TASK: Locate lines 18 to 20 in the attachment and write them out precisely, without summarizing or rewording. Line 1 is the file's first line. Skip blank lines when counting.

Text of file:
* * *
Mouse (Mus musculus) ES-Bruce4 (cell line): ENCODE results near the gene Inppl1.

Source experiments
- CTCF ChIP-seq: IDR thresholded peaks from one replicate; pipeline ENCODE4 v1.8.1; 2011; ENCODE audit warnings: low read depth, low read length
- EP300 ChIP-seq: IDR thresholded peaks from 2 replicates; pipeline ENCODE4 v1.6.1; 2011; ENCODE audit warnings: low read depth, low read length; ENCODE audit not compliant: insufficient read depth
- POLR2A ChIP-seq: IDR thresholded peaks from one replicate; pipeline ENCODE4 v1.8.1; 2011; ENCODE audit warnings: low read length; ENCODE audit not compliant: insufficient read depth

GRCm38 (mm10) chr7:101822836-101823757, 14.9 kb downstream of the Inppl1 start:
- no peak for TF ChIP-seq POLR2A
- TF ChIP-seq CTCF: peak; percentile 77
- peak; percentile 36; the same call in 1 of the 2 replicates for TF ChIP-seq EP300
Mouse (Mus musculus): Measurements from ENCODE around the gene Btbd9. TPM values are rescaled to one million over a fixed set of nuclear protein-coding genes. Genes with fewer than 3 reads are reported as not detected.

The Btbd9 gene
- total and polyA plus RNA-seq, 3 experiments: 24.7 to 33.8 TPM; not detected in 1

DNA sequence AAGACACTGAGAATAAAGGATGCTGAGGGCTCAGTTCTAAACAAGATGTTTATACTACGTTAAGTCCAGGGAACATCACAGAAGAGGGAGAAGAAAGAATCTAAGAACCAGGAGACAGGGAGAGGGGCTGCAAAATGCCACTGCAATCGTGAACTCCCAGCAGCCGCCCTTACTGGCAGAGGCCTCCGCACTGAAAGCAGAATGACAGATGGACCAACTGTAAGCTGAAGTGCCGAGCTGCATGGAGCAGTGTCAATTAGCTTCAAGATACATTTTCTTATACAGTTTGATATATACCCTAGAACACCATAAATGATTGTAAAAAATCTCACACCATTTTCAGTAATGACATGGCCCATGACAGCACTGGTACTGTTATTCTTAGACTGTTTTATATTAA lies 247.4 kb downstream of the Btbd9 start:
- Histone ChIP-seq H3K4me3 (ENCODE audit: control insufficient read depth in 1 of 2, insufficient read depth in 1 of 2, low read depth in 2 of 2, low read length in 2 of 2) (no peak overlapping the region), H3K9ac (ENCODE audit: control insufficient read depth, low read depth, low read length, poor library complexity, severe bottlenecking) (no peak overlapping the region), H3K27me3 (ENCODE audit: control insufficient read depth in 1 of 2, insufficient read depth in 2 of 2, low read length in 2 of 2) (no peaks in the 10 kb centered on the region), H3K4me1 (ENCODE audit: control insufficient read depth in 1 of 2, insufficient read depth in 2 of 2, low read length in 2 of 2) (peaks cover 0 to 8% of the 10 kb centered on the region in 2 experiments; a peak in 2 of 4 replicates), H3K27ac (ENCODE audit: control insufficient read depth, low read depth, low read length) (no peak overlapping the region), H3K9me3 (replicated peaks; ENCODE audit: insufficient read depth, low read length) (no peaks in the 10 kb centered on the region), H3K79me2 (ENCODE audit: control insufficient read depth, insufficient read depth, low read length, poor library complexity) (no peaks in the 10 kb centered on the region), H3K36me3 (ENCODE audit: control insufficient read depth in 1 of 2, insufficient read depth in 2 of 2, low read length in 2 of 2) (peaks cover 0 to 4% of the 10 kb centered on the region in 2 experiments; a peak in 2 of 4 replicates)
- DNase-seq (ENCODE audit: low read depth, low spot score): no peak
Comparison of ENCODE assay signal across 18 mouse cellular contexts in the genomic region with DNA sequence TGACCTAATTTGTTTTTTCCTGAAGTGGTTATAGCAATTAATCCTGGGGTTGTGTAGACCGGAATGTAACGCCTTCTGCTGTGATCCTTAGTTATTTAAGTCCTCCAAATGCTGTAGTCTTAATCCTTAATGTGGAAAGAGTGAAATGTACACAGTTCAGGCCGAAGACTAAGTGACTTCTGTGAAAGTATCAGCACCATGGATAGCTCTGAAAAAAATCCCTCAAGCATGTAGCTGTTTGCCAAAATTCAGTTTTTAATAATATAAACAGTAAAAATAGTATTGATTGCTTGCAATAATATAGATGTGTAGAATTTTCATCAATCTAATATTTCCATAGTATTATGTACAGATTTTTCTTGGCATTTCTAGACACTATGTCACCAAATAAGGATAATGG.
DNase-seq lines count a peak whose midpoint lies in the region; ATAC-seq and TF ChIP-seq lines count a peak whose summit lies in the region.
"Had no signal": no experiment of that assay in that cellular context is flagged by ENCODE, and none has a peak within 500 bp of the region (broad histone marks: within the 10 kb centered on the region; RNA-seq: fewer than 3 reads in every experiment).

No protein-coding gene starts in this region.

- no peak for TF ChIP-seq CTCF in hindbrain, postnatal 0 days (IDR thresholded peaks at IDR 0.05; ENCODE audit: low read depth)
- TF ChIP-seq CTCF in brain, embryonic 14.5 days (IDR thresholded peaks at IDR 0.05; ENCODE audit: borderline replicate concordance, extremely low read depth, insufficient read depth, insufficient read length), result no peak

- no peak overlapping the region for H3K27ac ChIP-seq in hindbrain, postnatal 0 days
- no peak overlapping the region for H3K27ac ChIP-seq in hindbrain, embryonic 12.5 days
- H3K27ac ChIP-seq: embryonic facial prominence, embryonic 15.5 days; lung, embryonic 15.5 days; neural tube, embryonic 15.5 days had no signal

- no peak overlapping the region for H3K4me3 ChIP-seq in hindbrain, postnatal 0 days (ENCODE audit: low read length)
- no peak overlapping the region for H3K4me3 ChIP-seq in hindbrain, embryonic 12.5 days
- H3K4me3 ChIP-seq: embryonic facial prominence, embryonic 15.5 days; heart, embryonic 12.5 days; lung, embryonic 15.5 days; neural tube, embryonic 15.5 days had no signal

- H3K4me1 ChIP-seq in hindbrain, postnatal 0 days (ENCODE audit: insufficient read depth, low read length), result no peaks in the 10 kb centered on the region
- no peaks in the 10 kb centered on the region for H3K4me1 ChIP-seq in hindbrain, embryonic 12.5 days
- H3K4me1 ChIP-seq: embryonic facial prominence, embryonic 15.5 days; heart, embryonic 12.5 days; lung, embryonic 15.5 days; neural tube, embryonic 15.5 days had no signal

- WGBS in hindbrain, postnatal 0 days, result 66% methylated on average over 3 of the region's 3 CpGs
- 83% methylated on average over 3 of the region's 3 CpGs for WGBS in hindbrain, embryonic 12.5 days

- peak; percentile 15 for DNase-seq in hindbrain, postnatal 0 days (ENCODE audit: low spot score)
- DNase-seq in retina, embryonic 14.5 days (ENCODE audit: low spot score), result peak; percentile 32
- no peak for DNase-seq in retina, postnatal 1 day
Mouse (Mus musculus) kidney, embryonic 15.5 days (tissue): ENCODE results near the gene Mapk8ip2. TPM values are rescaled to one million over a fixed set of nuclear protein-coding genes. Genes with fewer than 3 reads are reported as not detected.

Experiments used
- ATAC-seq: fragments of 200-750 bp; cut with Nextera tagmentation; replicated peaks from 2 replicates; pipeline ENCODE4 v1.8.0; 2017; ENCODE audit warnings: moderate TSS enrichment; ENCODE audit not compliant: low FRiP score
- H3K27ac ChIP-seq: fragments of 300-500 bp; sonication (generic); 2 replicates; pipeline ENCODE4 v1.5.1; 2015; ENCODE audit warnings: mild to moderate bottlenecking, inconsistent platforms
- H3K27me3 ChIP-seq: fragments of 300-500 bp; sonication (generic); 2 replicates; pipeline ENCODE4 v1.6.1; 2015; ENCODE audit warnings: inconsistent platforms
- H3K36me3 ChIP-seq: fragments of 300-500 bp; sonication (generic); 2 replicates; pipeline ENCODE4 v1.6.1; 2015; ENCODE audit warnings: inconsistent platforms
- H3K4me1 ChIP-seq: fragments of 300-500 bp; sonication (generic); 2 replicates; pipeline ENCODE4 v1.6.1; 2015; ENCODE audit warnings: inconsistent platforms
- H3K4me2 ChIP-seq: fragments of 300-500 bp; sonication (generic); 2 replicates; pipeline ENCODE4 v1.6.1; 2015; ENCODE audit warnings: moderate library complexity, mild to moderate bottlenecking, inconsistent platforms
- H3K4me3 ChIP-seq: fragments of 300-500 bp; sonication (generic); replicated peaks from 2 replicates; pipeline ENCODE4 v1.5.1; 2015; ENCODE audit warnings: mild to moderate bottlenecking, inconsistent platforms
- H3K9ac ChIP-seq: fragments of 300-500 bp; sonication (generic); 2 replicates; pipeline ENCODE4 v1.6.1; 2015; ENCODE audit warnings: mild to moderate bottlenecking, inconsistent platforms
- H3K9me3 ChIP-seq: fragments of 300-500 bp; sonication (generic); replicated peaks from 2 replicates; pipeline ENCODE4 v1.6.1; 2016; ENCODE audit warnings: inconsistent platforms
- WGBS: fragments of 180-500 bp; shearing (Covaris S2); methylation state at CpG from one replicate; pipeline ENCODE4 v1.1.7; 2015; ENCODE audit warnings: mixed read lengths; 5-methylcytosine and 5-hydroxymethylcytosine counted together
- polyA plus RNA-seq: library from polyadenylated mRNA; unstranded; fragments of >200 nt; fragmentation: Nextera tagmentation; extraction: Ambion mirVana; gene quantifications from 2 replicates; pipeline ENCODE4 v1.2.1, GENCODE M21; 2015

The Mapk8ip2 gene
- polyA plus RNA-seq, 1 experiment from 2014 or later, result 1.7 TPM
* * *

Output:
"Had no signal": no experiment of that assay in that cellular context is flagged by ENCODE, and none has a peak within 500 bp of the region (broad histone marks: within the 10 kb centered on the region; RNA-seq: fewer than 3 reads in every experiment).

No protein-coding gene starts in this region.

- no peak for TF ChIP-seq CTCF in hindbrain, postnatal 0 days (IDR thresholded peaks at IDR 0.05; ENCODE audit: low read depth)